When time pres­sures are not an issue, prac­tice hav­ing patience with your chil­dren. Allow them to prob­lem solve on their own. Allow them to feel a lit­tle dis­ap­point­ment. Allow them to work through their feel­ings. They will need these skills in the future.

It may help to remem­ber that who your chil­dren are today, is not who they will be for­ever. Someday they will be nag­ging their own chil­dren to put their dishes in the sink and to clean their rooms.  Remember that exam­ple is the best teacher. Model what you want for your chil­dren, take time for train­ing so they learn skills, have reg­u­lar fam­ily meet­ings, and then have lots of faith in them to become the best they can be.

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How We Encourage Arguing

 

How We Encourage Arguing

Ever see par­ents going back and forth with their chil­dren about the impor­tance of some­thing?

The par­ent comes up with all sorts of log­i­cal rea­sons why the child should do some­thing and the child responds with their own rea­sons why they don’t want to. Very often and clearly depend­ing on the age, the child’s ONLY rea­son is:

 I     DON’T     WANT TO

which is usu­ally accom­pa­nied by a well refined whine and those hard to resist sad eyes.

The other day a par­ent was telling me how their child wasn’t so into being tutored any­more, yet her tutor­ing was super impor­tant as she almost had to repeat a grade and was just reach­ing grade level per­for­mance. Giving up the tutor­ing was not an option.  The mom, try­ing to change her daughter’s mind, kept on point­ing out the impor­tance of read­ing and how much she will love get­ting lost in books. The daugh­ter had her own set of argu­ments which included……I don’t want to. The dance con­tin­ued. The mom, when asked if she were will­ing to stop the ses­sions, said no. I explained that by respond­ing to her daughter’s protests she was indi­cat­ing a will­ing­ness to change her mind.  I advised her to stop engag­ing in the argu­ment and repeat clearly and firmly, I love you but the answer is no.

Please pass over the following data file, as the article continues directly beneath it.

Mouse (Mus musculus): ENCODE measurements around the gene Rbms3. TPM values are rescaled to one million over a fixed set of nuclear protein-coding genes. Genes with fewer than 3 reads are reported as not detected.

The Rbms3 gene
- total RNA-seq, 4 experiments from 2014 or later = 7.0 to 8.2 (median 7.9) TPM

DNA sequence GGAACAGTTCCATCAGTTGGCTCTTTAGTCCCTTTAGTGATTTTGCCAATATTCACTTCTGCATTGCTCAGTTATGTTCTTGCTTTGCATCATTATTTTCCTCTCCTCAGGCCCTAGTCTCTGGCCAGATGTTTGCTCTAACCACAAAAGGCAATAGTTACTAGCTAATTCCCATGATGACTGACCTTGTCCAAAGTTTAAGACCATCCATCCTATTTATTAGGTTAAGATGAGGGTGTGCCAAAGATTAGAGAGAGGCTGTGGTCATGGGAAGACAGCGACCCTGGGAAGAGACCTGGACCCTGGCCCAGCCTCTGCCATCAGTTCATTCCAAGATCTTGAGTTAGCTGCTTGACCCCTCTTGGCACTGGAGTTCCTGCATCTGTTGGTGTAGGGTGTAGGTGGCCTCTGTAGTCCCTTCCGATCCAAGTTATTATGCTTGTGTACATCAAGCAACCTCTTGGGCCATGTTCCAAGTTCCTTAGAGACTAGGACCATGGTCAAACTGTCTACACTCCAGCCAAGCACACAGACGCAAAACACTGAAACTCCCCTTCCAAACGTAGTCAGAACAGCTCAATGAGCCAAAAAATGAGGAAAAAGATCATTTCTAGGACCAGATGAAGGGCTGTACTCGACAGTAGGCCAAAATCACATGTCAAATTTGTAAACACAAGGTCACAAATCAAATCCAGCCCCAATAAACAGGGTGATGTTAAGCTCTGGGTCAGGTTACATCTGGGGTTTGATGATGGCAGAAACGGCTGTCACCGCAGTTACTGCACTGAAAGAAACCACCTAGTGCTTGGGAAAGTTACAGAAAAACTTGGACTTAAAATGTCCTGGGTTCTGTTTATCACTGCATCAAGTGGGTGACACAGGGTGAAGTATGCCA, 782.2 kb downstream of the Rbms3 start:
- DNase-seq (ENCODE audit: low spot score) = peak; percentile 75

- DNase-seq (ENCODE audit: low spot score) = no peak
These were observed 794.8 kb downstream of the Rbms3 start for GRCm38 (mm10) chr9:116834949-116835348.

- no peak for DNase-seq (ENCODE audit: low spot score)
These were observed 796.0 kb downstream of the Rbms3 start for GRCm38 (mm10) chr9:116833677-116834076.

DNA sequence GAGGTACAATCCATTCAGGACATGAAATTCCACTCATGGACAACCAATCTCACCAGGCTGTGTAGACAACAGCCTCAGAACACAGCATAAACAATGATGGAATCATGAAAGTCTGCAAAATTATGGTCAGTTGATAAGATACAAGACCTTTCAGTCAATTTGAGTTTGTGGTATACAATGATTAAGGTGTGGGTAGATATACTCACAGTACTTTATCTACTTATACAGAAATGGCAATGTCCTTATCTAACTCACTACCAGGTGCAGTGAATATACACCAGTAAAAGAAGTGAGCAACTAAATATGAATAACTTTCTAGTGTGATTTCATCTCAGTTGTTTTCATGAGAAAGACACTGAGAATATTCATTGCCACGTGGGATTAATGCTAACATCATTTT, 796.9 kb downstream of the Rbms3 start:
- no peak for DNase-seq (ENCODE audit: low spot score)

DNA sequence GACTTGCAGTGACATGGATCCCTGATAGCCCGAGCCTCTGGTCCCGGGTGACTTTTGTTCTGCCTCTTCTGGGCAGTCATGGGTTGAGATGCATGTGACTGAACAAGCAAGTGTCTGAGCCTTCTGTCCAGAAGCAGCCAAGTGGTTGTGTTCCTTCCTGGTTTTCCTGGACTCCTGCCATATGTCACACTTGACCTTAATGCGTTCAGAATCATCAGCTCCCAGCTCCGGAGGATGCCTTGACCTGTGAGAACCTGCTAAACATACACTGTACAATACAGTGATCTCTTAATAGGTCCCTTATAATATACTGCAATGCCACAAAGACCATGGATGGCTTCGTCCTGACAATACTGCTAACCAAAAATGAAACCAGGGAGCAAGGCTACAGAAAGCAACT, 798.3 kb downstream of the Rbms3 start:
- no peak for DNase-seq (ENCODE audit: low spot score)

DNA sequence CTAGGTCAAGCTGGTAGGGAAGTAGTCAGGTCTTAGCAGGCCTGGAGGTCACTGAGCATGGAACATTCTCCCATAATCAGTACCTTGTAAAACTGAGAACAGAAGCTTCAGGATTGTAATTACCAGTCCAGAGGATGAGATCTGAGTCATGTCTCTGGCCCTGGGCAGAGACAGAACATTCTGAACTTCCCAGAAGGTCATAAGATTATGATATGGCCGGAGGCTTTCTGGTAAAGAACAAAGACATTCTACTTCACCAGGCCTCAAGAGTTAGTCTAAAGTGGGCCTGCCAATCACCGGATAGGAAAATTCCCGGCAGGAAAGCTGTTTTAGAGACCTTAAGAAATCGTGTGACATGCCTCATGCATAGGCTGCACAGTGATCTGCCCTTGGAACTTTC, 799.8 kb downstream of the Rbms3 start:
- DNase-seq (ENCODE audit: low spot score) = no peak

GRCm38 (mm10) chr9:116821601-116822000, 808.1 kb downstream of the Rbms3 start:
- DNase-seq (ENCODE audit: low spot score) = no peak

I, as an adult had a sim­i­lar expe­ri­ence when I was forced to stop my own argu­ing and coop­er­ate. We were stand­ing in line for a play at Delacourte Theater in Central Park. The tick­ets are free and the rules are clear. Get in line, friends may not join you, do not leave the park. It is not unusual for peo­ple to begin lin­ing up for these won­der­ful free per­for­mances as early as 5 AM.